From sculptural inscriptions to temple complexes, here are some of the artefacts you can expect to find on a tour of Ancient India

By Anvi Sawant

In ancient India, forces of nature were feared and revered. A lot of the livelihood and other aspects of civilisation were dependent on nature, some of it continues till date.

The special houses which were made for the deities presiding over these forces of nature in the ancient times were the temples and other worship places. The temples were carved from stones while in Buddhism, worship places were carved from mountains in the form of caves. In the state of Maharashtra many ancient caves and temples are present but I will be listing a selection of three, two of which are located in the city of Mumbai and one, an entire complex located in the Aurangabad district of Maharashtra.

Lonad Buddhist Caves and Shiva Temple

Near the bustling city of Mumbai lies the village of Lonad 6.43 km to the north of Kalyan, a place which has its own history. In this village, Buddhist caves dating back to the 6th or 7th century A.D can be found along with sculptures dating back to the 10th century and a temple for Lord Shiva from the 11th century A.D.

I had gone on a heritage walk conducted by a historian based in Mumbai and called Dnyanada Kulkarni who explained that Buddhist chapels of that time which were carved out from mountains had some typical features such as a clean drinking-water tank, a resting area for the monks along with many artistic inscriptions on the pillars present on the outer verandahs.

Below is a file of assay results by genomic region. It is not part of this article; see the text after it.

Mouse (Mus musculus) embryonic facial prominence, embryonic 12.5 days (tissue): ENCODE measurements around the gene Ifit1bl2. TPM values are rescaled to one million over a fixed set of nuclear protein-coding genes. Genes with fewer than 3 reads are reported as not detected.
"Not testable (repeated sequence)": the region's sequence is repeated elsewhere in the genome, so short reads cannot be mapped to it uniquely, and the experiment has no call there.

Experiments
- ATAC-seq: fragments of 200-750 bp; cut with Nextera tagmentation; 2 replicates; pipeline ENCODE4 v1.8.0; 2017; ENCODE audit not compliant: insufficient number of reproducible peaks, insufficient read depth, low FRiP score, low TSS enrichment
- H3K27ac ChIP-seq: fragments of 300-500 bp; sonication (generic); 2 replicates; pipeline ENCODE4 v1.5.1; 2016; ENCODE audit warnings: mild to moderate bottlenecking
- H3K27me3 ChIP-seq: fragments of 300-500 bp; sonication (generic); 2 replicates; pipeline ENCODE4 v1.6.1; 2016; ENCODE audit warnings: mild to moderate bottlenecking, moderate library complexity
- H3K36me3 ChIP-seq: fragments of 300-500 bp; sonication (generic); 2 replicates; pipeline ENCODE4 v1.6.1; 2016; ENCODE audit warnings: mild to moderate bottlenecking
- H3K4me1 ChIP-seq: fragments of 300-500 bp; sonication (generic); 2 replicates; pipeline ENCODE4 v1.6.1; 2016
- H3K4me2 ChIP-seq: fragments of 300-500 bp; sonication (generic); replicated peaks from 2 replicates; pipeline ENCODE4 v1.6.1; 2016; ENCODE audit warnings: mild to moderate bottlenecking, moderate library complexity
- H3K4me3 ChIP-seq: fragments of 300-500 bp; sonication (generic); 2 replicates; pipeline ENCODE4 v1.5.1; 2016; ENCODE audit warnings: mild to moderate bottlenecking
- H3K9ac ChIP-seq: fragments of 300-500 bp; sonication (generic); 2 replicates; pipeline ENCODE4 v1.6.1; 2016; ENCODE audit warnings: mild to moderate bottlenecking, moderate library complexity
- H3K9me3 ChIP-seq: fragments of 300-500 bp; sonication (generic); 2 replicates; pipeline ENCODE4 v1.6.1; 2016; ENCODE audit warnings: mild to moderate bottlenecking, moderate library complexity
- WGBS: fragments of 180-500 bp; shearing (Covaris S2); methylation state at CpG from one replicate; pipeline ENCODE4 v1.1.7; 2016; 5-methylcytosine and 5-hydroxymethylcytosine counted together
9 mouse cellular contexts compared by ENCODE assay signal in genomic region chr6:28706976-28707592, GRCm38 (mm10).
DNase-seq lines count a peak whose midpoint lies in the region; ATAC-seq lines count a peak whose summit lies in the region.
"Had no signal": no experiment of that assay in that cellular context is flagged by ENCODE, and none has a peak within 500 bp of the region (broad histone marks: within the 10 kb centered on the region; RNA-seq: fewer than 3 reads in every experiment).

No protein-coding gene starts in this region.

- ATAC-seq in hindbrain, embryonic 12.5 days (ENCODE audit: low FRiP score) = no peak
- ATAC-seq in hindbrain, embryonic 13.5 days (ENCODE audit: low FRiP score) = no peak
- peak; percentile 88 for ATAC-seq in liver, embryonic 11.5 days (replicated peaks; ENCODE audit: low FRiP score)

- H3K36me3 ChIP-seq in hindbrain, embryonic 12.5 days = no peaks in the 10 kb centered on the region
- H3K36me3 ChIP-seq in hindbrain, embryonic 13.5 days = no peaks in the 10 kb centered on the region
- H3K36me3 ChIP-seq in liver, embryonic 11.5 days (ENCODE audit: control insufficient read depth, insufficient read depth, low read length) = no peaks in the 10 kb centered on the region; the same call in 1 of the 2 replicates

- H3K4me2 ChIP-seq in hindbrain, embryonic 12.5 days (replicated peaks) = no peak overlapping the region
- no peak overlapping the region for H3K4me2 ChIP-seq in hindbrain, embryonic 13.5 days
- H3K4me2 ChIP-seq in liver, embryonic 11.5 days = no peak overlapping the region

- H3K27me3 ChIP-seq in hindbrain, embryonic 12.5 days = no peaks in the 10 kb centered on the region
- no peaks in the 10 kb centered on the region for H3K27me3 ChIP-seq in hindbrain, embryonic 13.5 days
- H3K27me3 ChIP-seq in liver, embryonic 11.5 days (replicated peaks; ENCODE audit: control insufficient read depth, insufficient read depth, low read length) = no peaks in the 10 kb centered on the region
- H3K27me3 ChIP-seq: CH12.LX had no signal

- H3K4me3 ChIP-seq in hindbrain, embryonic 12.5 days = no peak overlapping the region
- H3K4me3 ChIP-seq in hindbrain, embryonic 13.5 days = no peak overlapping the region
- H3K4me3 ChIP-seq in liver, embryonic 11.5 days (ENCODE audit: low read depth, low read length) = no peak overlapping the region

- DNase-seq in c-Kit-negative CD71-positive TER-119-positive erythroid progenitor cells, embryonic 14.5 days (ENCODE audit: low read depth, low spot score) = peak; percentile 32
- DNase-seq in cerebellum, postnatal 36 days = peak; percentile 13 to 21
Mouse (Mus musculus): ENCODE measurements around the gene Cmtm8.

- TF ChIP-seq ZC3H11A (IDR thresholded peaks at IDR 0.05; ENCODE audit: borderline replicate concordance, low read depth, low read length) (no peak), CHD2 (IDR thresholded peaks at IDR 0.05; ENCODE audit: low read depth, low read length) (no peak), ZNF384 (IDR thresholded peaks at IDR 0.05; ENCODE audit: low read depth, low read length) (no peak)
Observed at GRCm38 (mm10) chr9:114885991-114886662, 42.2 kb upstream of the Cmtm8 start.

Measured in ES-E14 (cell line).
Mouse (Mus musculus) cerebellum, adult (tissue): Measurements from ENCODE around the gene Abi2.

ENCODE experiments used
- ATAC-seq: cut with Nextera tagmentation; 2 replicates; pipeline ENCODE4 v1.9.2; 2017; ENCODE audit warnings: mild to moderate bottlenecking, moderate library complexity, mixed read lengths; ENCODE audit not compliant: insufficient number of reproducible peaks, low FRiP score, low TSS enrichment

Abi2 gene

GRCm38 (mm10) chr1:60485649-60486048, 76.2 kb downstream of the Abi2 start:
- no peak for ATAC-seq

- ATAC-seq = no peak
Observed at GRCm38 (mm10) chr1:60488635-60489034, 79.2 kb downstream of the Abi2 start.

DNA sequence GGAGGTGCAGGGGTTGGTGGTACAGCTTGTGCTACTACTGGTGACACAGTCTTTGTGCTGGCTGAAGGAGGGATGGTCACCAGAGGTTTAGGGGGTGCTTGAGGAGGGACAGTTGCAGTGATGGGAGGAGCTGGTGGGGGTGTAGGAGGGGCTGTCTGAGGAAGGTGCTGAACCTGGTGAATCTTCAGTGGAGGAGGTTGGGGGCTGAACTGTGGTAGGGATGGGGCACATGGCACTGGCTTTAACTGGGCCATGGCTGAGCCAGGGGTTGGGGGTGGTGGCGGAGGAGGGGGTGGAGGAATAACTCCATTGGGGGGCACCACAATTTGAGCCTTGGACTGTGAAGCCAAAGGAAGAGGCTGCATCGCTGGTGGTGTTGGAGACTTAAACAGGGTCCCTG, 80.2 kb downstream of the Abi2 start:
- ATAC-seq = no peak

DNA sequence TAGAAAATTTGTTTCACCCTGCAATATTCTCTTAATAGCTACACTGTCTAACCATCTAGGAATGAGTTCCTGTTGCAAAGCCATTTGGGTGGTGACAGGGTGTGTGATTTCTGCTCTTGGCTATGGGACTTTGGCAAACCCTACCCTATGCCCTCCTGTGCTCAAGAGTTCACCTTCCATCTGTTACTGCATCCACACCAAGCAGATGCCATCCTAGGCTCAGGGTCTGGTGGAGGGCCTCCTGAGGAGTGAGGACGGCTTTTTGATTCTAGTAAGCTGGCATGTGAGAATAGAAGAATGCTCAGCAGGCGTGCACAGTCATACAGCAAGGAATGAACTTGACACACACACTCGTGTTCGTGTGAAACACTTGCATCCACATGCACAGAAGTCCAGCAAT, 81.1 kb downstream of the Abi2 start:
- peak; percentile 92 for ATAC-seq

Some of them are defaced due to time in these caves but many depicting the royalty and other common people remain. They have intricate carvings of a man walking in front of an elephant with another running behind it, the king meting out justice in his court, giving an umbrella to a hermit and many other things. A very interesting carving lies on the wall right outside the cave which has a scene from a king’s court. In the middle lies a beardless king surrounded by his attendants.

One woman is seen shampooing his hair, another one to the right is holding a musical instrument and behind there are some attendants holding flowers. The left hand of the king looks injured and the right is resting on a waistcloth made up of fine muslin. There is a spittoon in front of the king. One woman is holding a cymbal and some man and woman servants standing behind the king are holding washpots and another woman to the side is holding a purse with a finger on her lip which is a sign of respect. Dnyanada said this was a common theme which is found in another famous historical site of the 6th century which are the Ajanta caves located in Aurangabad district of Maharashtra.

To the north of the village of Lonad is a Shiva temple dating back to the 11th Century A.D built by the Satahavana kings which is in ruins but its glory still remains. It is made up of slabs of Black stone stones not fit together by mortar. There is a lake next to it which is commonly found near the Shiva temples of that time. There was a dome which was a part of the roof and has now collapsed but few remains of it can be seen.

The remains on the base of the walls of the temple have panels full of inscriptions. There is a carving of a woman squatting with her face covered by a flower. It is of an otherwise ferocious Goddess Lajja Gouri feeling shy, Dnyanada explained that the squatting position was considered to be healthy during child-birth. It is one of the very few Lajja Gouri carvings in India. There is another inscription next to it of a person worshipping the Shivaling. Shiva temples were normally places which were used for contemplation, achieving heightened states of trance through meditation and musing about philosophy.